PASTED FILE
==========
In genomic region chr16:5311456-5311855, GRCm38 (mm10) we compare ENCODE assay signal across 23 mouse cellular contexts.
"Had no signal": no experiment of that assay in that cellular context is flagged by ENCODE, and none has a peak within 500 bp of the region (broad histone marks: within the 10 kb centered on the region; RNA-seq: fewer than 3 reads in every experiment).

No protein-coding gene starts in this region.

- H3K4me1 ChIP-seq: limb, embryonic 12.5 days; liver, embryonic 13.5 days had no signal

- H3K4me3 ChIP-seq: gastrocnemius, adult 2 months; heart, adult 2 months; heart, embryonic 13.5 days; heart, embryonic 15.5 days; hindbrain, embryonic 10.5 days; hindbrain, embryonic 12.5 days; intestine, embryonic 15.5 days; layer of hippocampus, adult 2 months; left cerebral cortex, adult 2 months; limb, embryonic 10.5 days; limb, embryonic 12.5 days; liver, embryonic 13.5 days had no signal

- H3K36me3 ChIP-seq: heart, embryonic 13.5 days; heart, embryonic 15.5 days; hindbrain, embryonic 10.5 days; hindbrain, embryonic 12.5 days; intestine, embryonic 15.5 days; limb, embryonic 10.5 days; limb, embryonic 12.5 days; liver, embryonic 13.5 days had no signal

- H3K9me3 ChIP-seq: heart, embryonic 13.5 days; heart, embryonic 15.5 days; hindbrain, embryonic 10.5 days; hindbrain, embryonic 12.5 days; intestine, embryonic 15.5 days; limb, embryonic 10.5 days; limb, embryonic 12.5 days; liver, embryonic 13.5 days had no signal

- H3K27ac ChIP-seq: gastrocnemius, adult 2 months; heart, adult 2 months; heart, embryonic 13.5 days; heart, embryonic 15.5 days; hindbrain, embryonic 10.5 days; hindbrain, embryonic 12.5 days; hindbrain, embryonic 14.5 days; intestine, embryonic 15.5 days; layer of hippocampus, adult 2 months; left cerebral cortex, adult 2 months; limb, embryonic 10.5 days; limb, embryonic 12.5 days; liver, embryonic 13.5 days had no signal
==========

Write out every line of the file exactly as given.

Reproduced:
In genomic region chr16:5311456-5311855, GRCm38 (mm10) we compare ENCODE assay signal across 23 mouse cellular contexts.
"Had no signal": no experiment of that assay in that cellular context is flagged by ENCODE, and none has a peak within 500 bp of the region (broad histone marks: within the 10 kb centered on the region; RNA-seq: fewer than 3 reads in every experiment).

No protein-coding gene starts in this region.

- H3K4me1 ChIP-seq: limb, embryonic 12.5 days; liver, embryonic 13.5 days had no signal

- H3K4me3 ChIP-seq: gastrocnemius, adult 2 months; heart, adult 2 months; heart, embryonic 13.5 days; heart, embryonic 15.5 days; hindbrain, embryonic 10.5 days; hindbrain, embryonic 12.5 days; intestine, embryonic 15.5 days; layer of hippocampus, adult 2 months; left cerebral cortex, adult 2 months; limb, embryonic 10.5 days; limb, embryonic 12.5 days; liver, embryonic 13.5 days had no signal

- H3K36me3 ChIP-seq: heart, embryonic 13.5 days; heart, embryonic 15.5 days; hindbrain, embryonic 10.5 days; hindbrain, embryonic 12.5 days; intestine, embryonic 15.5 days; limb, embryonic 10.5 days; limb, embryonic 12.5 days; liver, embryonic 13.5 days had no signal

- H3K9me3 ChIP-seq: heart, embryonic 13.5 days; heart, embryonic 15.5 days; hindbrain, embryonic 10.5 days; hindbrain, embryonic 12.5 days; intestine, embryonic 15.5 days; limb, embryonic 10.5 days; limb, embryonic 12.5 days; liver, embryonic 13.5 days had no signal

- H3K27ac ChIP-seq: gastrocnemius, adult 2 months; heart, adult 2 months; heart, embryonic 13.5 days; heart, embryonic 15.5 days; hindbrain, embryonic 10.5 days; hindbrain, embryonic 12.5 days; hindbrain, embryonic 14.5 days; intestine, embryonic 15.5 days; layer of hippocampus, adult 2 months; left cerebral cortex, adult 2 months; limb, embryonic 10.5 days; limb, embryonic 12.5 days; liver, embryonic 13.5 days had no signal